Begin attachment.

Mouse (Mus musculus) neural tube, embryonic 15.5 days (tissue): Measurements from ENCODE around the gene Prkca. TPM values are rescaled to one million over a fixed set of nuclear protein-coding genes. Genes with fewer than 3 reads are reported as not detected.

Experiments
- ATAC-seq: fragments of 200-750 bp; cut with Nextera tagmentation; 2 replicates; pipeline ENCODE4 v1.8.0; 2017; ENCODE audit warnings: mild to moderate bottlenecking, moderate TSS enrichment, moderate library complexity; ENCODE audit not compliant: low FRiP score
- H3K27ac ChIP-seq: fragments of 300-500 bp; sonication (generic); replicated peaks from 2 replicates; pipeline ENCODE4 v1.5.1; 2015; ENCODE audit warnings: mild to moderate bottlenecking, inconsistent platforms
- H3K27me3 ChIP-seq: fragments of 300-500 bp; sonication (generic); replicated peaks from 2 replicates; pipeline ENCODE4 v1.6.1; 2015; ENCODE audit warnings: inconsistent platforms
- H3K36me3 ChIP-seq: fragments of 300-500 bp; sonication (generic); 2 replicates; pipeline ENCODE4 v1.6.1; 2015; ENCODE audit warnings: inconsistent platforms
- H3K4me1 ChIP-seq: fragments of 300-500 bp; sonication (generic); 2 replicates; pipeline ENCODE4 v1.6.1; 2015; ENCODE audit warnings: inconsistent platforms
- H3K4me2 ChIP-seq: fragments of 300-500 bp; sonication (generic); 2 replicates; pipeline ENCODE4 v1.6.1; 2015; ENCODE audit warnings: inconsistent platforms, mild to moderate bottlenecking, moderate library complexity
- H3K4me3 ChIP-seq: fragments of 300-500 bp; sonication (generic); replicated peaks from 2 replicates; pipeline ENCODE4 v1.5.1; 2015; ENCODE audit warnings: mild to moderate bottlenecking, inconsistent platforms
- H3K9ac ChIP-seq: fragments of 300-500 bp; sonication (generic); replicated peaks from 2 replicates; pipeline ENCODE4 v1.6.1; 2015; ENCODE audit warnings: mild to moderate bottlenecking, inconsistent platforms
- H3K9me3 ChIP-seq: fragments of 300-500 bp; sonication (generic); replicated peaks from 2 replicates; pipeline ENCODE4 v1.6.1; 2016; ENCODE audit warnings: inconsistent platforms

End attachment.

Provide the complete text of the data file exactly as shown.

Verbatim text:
Mouse (Mus musculus) neural tube, embryonic 15.5 days (tissue): Measurements from ENCODE around the gene Prkca. TPM values are rescaled to one million over a fixed set of nuclear protein-coding genes. Genes with fewer than 3 reads are reported as not detected.

Experiments
- ATAC-seq: fragments of 200-750 bp; cut with Nextera tagmentation; 2 replicates; pipeline ENCODE4 v1.8.0; 2017; ENCODE audit warnings: mild to moderate bottlenecking, moderate TSS enrichment, moderate library complexity; ENCODE audit not compliant: low FRiP score
- H3K27ac ChIP-seq: fragments of 300-500 bp; sonication (generic); replicated peaks from 2 replicates; pipeline ENCODE4 v1.5.1; 2015; ENCODE audit warnings: mild to moderate bottlenecking, inconsistent platforms
- H3K27me3 ChIP-seq: fragments of 300-500 bp; sonication (generic); replicated peaks from 2 replicates; pipeline ENCODE4 v1.6.1; 2015; ENCODE audit warnings: inconsistent platforms
- H3K36me3 ChIP-seq: fragments of 300-500 bp; sonication (generic); 2 replicates; pipeline ENCODE4 v1.6.1; 2015; ENCODE audit warnings: inconsistent platforms
- H3K4me1 ChIP-seq: fragments of 300-500 bp; sonication (generic); 2 replicates; pipeline ENCODE4 v1.6.1; 2015; ENCODE audit warnings: inconsistent platforms
- H3K4me2 ChIP-seq: fragments of 300-500 bp; sonication (generic); 2 replicates; pipeline ENCODE4 v1.6.1; 2015; ENCODE audit warnings: inconsistent platforms, mild to moderate bottlenecking, moderate library complexity
- H3K4me3 ChIP-seq: fragments of 300-500 bp; sonication (generic); replicated peaks from 2 replicates; pipeline ENCODE4 v1.5.1; 2015; ENCODE audit warnings: mild to moderate bottlenecking, inconsistent platforms
- H3K9ac ChIP-seq: fragments of 300-500 bp; sonication (generic); replicated peaks from 2 replicates; pipeline ENCODE4 v1.6.1; 2015; ENCODE audit warnings: mild to moderate bottlenecking, inconsistent platforms
- H3K9me3 ChIP-seq: fragments of 300-500 bp; sonication (generic); replicated peaks from 2 replicates; pipeline ENCODE4 v1.6.1; 2016; ENCODE audit warnings: inconsistent platforms